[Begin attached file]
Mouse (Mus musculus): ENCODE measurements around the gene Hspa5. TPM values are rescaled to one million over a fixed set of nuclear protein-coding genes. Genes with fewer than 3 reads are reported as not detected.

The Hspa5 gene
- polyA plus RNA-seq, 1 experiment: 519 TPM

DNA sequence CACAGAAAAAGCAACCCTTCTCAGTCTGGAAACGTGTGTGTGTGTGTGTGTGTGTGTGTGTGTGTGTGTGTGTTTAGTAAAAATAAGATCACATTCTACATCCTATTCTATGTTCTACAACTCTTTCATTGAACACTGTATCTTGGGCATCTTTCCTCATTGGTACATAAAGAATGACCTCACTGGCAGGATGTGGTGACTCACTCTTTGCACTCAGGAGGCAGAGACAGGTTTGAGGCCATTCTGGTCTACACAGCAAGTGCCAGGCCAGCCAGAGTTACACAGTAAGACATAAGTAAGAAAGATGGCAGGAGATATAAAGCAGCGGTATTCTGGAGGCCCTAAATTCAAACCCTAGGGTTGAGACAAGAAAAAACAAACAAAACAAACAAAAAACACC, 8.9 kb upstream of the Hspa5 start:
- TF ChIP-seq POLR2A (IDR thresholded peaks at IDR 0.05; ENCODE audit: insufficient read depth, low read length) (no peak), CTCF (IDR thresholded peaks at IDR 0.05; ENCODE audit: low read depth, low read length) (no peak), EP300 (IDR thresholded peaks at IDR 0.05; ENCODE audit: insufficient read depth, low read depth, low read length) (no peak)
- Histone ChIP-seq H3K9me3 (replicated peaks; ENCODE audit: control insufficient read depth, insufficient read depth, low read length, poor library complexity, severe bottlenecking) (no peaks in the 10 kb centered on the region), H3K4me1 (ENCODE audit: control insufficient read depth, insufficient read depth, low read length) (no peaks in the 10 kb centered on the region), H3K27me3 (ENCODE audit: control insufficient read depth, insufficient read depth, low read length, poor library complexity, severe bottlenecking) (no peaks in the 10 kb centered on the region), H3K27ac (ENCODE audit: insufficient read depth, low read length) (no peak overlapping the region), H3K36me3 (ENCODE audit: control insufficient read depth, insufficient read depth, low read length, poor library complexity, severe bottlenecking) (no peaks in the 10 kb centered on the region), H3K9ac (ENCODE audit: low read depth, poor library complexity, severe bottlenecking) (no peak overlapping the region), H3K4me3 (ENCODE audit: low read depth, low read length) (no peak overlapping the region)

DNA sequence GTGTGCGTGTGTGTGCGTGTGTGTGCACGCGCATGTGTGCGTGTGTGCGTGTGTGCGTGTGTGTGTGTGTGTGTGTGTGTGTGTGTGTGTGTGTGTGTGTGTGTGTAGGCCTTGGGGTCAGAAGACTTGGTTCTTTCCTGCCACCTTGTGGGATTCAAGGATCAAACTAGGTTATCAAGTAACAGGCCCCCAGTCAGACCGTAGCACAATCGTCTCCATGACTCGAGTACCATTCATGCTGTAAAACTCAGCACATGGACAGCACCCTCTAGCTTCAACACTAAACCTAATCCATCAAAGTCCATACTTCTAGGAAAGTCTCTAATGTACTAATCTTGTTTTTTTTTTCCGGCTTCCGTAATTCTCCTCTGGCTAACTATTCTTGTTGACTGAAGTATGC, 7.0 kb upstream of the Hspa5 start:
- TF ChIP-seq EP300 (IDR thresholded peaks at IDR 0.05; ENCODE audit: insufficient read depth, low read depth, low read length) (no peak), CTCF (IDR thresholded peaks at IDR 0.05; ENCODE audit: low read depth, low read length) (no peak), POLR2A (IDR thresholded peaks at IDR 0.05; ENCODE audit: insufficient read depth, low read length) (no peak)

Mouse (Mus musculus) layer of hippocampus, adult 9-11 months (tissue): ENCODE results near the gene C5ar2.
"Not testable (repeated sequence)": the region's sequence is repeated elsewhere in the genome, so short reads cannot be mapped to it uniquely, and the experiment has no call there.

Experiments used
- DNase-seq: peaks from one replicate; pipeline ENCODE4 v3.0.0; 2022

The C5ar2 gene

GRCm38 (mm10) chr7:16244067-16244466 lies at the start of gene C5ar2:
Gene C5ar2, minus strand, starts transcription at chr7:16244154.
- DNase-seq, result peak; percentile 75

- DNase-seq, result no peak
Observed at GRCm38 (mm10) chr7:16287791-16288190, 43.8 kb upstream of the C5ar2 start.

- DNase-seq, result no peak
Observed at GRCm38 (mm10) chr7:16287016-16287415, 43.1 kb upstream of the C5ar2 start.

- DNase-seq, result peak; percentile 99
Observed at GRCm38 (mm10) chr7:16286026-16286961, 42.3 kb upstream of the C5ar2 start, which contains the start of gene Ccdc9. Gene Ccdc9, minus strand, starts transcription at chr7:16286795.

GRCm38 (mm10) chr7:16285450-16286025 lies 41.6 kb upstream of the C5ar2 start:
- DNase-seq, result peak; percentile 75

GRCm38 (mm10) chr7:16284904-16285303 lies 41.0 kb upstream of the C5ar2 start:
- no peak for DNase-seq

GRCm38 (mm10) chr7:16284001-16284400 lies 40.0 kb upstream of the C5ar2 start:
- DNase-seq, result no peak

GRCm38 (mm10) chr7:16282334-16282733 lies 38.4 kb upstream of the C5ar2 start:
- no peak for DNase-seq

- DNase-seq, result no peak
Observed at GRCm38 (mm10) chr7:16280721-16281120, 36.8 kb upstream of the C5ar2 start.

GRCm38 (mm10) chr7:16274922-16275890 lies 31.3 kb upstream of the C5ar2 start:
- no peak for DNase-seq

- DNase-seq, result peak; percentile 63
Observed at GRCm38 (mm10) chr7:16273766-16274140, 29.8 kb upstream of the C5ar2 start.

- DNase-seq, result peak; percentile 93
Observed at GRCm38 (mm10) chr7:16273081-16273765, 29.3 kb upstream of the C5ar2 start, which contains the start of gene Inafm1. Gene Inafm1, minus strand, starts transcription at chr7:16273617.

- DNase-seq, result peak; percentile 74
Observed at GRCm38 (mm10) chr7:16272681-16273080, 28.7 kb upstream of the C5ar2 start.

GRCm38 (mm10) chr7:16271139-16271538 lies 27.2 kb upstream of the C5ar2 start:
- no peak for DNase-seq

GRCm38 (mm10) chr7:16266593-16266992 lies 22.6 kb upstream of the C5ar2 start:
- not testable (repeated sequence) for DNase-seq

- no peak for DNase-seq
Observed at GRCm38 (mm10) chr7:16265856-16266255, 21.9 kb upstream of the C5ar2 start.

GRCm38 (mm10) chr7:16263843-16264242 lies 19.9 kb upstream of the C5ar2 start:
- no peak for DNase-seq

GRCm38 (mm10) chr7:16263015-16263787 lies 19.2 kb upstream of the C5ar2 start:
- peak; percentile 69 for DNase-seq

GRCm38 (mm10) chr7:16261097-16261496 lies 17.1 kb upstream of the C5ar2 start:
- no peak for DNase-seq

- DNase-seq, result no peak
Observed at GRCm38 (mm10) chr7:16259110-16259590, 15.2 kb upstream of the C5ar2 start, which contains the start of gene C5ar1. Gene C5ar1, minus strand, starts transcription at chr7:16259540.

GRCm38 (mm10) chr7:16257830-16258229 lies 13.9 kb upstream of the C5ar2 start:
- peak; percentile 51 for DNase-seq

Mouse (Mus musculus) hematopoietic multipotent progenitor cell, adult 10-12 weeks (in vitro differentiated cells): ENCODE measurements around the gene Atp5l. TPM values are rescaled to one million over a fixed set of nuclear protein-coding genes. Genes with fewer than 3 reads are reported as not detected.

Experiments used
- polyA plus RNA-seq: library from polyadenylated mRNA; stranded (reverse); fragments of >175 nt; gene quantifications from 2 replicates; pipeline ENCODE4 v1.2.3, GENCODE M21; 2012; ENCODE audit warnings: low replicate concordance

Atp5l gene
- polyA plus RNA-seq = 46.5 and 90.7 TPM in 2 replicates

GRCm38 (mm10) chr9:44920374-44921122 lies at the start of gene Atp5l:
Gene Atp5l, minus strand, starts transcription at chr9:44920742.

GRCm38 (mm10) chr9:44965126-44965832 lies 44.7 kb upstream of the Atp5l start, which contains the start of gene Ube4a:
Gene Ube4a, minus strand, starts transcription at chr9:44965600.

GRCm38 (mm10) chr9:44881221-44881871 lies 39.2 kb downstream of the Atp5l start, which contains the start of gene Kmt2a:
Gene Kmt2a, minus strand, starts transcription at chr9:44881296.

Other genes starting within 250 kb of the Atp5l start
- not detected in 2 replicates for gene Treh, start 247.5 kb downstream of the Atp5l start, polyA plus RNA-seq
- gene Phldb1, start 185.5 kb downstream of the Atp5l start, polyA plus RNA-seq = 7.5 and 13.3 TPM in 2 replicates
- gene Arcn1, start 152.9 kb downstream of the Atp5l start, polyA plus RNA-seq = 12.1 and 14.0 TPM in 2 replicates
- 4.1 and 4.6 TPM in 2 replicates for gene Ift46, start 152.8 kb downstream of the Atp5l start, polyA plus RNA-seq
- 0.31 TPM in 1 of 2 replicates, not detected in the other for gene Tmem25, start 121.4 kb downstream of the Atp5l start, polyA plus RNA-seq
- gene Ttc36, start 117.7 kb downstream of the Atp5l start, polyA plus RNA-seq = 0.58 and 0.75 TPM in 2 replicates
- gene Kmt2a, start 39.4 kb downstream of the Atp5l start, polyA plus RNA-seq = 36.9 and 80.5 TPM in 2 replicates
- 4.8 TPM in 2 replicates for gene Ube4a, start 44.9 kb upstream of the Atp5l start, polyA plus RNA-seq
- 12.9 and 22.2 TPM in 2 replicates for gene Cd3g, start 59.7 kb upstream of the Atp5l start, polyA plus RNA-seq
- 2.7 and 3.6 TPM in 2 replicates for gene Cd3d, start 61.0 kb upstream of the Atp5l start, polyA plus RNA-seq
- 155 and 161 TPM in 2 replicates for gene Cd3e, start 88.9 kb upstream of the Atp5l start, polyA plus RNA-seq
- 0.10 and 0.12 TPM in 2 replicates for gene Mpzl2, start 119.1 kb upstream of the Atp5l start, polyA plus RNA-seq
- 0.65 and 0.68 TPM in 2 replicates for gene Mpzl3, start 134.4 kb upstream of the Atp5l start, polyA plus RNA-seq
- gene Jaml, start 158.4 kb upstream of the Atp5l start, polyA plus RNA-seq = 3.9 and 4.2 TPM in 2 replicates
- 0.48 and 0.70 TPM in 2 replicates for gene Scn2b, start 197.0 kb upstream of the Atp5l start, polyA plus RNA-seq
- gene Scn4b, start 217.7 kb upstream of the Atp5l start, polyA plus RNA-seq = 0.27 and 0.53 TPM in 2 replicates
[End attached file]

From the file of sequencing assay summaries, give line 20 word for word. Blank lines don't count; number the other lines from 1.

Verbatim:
Observed at GRCm38 (mm10) chr7:16287016-16287415, 43.1 kb upstream of the C5ar2 start.